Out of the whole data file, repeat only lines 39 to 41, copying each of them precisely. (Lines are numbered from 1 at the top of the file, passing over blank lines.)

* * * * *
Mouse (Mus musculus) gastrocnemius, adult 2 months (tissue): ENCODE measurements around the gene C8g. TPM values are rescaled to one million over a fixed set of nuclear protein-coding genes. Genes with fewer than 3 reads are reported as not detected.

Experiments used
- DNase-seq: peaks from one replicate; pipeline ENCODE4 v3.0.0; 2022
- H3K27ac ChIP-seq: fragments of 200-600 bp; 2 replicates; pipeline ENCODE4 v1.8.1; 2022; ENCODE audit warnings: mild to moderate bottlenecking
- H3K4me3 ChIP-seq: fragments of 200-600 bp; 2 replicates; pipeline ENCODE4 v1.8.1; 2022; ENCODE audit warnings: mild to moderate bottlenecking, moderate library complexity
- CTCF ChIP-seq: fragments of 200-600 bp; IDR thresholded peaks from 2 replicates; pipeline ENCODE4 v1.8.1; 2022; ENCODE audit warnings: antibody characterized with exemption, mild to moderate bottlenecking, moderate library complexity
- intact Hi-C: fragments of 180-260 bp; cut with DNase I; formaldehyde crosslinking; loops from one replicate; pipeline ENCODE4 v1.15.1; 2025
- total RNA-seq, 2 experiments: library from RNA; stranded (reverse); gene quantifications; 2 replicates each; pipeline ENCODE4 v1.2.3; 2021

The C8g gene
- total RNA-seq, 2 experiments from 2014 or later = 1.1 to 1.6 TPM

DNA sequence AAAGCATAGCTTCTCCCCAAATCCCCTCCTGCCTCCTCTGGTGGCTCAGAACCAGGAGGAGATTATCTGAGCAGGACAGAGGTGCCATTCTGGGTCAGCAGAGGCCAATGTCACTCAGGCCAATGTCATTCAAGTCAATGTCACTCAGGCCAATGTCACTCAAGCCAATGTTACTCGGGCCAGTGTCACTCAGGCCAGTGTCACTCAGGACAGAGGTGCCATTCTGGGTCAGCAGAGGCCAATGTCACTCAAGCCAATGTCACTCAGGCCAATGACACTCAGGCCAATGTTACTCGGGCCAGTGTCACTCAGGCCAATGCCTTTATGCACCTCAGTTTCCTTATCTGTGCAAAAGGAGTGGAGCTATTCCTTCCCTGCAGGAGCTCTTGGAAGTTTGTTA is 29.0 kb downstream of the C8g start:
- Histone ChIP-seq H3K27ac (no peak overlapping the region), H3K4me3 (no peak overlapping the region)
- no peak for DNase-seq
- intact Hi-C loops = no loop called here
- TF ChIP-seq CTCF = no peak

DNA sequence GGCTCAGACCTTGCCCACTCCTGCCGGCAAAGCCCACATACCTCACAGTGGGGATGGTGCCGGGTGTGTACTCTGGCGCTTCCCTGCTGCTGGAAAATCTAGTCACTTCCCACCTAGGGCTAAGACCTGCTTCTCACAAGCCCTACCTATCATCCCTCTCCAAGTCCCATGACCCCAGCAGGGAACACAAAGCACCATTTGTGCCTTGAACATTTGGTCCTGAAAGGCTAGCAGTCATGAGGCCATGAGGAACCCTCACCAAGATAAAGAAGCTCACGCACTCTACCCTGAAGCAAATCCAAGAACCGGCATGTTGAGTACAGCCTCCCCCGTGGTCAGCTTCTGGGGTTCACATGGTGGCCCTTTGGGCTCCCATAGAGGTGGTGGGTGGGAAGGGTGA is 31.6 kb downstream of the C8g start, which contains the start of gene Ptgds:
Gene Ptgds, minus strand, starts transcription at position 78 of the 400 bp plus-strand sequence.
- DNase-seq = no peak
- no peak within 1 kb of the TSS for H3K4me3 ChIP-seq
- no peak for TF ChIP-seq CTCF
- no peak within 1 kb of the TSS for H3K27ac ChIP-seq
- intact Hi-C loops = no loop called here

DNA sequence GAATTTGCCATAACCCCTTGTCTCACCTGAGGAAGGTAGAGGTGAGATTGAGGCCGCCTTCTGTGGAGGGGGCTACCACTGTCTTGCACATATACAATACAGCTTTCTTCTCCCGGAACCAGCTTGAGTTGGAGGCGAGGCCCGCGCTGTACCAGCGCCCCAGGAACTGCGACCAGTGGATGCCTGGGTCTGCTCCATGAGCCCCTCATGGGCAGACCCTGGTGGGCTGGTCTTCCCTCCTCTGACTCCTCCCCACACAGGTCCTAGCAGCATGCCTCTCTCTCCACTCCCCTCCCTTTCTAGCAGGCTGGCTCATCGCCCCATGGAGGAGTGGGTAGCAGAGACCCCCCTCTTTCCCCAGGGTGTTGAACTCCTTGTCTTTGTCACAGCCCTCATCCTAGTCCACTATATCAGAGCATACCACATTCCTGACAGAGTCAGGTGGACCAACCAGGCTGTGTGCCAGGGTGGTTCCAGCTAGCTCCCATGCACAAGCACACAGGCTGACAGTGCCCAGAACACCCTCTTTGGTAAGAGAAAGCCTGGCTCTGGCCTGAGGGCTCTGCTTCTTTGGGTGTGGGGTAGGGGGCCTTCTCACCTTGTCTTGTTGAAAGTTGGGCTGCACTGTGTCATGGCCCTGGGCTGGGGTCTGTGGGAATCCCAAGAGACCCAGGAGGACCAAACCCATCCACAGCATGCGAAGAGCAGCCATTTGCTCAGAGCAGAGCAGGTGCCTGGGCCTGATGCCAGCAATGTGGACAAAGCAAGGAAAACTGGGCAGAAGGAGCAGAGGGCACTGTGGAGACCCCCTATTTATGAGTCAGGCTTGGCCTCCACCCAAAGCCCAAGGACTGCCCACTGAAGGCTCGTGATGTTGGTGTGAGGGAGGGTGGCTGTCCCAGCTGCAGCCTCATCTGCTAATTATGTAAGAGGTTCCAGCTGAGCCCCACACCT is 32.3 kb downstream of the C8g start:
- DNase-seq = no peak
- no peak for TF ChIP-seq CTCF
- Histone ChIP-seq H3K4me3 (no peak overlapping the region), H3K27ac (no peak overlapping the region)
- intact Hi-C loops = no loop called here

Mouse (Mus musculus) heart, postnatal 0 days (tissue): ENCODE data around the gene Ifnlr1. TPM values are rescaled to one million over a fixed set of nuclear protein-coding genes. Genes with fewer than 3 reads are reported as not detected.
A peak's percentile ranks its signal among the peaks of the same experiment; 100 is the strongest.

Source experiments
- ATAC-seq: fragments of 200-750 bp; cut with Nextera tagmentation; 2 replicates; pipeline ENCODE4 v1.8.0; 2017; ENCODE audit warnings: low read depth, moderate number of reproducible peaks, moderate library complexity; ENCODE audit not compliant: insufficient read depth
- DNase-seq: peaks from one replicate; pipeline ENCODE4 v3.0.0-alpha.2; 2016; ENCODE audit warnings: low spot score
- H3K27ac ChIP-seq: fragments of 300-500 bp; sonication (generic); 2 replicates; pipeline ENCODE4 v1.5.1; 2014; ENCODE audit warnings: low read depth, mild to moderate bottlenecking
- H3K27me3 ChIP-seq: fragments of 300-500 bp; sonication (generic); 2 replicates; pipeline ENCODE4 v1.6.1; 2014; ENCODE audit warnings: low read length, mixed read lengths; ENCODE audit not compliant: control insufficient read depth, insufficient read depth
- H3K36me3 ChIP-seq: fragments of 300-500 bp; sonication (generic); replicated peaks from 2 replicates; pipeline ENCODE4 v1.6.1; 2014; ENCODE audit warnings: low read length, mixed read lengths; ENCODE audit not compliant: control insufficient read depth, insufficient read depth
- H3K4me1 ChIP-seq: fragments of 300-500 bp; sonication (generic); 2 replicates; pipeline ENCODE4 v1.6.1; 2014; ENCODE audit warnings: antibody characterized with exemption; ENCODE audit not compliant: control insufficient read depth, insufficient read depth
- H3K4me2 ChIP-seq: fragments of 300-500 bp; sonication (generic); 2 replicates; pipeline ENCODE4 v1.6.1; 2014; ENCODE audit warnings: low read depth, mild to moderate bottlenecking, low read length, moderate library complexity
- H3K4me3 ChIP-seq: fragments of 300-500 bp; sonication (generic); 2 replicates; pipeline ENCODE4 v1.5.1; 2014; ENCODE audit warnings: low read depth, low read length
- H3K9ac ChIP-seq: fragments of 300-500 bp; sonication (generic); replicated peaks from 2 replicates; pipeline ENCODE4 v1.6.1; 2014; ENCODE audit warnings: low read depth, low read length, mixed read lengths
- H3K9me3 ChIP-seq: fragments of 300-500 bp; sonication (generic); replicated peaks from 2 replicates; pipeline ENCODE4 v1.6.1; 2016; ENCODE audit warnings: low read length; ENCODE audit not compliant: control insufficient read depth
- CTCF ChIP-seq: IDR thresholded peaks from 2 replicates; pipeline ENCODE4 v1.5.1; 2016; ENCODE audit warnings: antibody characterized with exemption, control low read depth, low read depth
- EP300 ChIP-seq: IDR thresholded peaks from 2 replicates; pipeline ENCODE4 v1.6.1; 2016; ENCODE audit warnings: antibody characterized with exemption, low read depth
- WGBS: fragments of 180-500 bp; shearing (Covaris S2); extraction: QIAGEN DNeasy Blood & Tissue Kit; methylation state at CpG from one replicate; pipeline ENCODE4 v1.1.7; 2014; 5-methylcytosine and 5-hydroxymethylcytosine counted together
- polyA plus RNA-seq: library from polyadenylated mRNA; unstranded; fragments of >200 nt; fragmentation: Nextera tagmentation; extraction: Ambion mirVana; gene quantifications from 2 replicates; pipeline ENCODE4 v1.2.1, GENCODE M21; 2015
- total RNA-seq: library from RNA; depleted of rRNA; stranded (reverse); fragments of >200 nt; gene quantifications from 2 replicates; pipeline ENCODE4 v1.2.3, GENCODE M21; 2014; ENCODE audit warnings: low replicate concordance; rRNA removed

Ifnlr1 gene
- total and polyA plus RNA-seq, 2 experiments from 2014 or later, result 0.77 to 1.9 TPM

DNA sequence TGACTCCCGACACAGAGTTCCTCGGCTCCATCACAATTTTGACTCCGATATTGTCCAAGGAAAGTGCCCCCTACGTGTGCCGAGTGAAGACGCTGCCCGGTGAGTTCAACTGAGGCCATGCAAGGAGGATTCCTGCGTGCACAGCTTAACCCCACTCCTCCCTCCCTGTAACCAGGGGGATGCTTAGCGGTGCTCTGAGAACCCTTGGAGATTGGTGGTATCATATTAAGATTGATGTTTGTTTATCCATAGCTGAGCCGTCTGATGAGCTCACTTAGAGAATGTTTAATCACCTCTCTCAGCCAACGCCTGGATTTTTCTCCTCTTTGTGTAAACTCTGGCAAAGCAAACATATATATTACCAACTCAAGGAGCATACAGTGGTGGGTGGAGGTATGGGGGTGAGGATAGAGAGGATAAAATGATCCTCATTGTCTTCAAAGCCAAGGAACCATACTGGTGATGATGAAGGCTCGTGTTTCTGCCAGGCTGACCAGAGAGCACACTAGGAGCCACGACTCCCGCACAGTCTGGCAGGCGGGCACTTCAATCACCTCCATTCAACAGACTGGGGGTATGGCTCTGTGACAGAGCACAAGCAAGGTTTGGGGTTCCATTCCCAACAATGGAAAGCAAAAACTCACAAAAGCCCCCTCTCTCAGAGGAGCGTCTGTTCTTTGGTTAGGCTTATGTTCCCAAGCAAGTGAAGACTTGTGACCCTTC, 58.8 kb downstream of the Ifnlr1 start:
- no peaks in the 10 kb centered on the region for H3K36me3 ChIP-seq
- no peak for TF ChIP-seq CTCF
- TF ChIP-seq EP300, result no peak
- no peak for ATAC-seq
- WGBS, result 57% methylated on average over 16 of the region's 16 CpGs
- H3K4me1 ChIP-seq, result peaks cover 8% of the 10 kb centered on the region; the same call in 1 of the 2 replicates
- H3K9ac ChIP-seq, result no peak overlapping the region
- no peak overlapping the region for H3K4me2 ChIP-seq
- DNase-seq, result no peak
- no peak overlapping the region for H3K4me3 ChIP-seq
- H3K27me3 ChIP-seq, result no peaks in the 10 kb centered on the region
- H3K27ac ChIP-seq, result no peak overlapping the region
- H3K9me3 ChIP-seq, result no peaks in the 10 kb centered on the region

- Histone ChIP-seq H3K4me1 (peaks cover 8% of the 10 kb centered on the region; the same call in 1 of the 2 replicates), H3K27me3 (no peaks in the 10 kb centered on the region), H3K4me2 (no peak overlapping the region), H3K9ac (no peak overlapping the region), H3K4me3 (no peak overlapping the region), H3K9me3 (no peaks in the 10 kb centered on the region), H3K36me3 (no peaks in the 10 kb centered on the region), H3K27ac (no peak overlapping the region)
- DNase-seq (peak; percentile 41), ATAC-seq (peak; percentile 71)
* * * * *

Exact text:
- H3K9ac ChIP-seq: fragments of 300-500 bp; sonication (generic); replicated peaks from 2 replicates; pipeline ENCODE4 v1.6.1; 2014; ENCODE audit warnings: low read depth, low read length, mixed read lengths
- H3K9me3 ChIP-seq: fragments of 300-500 bp; sonication (generic); replicated peaks from 2 replicates; pipeline ENCODE4 v1.6.1; 2016; ENCODE audit warnings: low read length; ENCODE audit not compliant: control insufficient read depth
- CTCF ChIP-seq: IDR thresholded peaks from 2 replicates; pipeline ENCODE4 v1.5.1; 2016; ENCODE audit warnings: antibody characterized with exemption, control low read depth, low read depth